This note summarises the pay freezes and reductions that have been applied to Government ministers since April 2007. Under the Labour Government ministerial pay was frozen. The Coalition Administration reduced ministerial salaries in order to achieve a five per cent reduction in ministerial remuneration (ministerial and Members' salaries combined).Jump to full report >>
In its Review of parliamentary pay, pensions and allowances 2007, which was published by the then Government in January 2008, the Senior Salaries Review Body (SSRB) noted that ministerial salaries had been squeezed over time and recommended ministers’ earnings (including the parliamentary salary) should be set as multiples of the parliamentary salary. The Government rejected this recommendation and said that ministerial salaries should increase in line with parliamentary salaries. The House of Commons adopted a new mechanism for determining annual pay increases in June 2008. However, the Ministerial and other Salaries Act 1975 (as amended) was not changed, so ministerial salaries (entitlements) continued to increase in line with the old formula, that is in line with increases in the mid-point of the pay bands for the senior civil service.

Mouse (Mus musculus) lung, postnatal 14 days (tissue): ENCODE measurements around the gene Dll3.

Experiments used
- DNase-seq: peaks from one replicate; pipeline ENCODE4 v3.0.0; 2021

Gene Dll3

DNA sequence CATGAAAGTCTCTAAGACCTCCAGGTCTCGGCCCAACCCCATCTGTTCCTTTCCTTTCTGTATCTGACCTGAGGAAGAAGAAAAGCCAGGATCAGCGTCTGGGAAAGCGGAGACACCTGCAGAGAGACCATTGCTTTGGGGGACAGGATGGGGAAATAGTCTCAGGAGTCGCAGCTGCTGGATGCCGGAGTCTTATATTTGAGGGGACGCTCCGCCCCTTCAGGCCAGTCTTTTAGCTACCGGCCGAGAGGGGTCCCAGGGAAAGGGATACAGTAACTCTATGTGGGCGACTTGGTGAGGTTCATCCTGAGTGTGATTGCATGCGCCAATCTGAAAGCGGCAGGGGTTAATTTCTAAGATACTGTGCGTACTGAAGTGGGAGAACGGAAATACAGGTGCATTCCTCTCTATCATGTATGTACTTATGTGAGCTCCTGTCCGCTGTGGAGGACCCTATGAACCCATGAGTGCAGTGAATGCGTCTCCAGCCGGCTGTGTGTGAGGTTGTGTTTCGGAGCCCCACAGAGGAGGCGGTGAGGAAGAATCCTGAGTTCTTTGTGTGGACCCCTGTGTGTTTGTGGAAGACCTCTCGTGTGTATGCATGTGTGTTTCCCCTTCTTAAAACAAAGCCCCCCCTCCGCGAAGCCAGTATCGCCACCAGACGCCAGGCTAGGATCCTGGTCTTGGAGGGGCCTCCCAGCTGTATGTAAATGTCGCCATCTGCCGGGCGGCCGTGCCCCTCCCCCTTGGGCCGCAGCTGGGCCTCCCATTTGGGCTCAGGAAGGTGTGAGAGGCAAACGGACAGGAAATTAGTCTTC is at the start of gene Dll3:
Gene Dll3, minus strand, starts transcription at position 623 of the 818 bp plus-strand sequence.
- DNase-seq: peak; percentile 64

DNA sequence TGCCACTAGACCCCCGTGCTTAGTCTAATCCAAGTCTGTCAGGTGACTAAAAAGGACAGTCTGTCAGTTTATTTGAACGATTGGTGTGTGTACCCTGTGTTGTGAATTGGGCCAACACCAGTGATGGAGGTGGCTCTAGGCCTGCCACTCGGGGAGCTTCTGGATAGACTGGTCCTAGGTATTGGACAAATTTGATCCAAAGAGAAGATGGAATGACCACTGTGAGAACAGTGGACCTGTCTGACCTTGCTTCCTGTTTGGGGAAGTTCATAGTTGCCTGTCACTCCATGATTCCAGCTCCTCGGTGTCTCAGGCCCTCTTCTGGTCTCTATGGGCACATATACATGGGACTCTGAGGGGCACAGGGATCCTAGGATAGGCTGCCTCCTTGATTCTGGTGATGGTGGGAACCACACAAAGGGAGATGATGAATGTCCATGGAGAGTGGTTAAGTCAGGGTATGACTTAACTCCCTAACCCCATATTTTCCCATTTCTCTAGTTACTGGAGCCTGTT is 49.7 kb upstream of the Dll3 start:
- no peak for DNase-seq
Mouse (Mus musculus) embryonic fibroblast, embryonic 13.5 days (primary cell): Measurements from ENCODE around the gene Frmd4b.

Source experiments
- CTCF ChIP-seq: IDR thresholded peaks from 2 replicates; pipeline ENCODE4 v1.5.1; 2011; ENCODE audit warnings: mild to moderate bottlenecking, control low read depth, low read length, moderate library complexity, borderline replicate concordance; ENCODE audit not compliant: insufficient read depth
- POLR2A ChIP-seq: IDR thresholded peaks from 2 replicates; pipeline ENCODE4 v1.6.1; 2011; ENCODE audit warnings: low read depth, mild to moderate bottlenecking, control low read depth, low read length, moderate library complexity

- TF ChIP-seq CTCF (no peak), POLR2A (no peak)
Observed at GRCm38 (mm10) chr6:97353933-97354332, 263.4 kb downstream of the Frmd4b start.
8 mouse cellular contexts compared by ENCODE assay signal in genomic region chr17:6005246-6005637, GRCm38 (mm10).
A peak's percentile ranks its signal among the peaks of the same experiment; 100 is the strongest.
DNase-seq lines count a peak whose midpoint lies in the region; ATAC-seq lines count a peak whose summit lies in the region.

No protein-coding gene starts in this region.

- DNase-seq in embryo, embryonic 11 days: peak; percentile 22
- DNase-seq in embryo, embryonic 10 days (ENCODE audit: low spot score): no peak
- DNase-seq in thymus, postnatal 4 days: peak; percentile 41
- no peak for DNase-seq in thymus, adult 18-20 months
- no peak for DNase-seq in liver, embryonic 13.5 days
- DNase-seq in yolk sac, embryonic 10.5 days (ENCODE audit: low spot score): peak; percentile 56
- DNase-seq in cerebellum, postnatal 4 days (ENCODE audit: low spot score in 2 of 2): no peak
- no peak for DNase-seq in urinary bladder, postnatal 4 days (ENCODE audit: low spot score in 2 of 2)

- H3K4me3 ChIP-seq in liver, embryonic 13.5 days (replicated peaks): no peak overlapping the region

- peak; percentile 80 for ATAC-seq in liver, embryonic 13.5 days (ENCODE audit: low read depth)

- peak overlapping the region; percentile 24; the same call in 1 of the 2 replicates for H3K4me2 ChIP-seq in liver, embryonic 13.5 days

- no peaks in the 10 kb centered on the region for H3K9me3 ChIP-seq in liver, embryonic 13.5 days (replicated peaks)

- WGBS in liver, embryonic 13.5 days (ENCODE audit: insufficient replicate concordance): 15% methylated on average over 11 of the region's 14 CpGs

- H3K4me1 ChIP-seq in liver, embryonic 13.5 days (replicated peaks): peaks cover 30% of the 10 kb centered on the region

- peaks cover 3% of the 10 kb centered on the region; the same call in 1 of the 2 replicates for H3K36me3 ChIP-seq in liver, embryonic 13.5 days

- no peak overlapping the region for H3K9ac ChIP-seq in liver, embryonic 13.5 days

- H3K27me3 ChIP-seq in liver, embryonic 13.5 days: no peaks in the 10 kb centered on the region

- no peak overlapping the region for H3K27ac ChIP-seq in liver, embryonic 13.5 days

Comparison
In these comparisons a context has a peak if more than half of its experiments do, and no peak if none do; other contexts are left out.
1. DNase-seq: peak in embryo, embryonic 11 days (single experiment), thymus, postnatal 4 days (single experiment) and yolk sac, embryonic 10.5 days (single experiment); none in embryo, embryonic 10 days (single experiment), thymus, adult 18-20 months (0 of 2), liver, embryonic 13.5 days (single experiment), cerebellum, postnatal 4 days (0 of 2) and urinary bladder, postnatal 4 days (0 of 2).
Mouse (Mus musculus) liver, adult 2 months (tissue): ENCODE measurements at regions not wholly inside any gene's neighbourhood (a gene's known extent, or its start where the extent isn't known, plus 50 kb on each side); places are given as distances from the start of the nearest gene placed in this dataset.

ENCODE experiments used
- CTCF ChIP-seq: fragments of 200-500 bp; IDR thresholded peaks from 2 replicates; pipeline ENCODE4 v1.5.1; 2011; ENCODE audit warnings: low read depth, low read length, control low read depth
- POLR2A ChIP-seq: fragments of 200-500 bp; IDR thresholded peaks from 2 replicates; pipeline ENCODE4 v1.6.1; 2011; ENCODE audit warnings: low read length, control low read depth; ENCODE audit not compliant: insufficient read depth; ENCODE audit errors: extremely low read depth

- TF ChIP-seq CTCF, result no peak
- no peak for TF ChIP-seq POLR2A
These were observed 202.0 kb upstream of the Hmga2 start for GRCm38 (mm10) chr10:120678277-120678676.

In both 2008/09 and 2009/10, the Prime Minister, Gordon Brown, announced that ministers would not take the increase in ministerial salary, and in 2009/10, he also said that ministers would decline their increase in Members’ salary as well. In March 2010, the Prime Minister accepted the SSRB’s recommendation that there should be no increase in base pay for senior civil servants and rejected a recommendation that the minimum of the SCS1 pay band should be increased. He also announced that all paid ministers would waive the increase in their Members’ salaries. Consequently, at the 2010 general election, ministerial salary entitlements in 2010/11 were unchanged from November 2007.
On taking office in May 2010, the Cabinet announced that the salaries of ministers in the Coalition Government would be reduced by five per cent compared to those drawn by members of the previous Labour Government. Ministers who were MPs would receive all of their Members’ salary and their ministerial salary would be reduced to achieve the total cut in earnings. In March 2011, the Government laid the draft Ministerial and other Salaries Act 1975 (Amendment) Order 2011 before Parliament. This Order was made in July 2011 and gave statutory effect to the change in ministerial salaries.
Commons Briefing papers SN06245
Author: Richard Kelly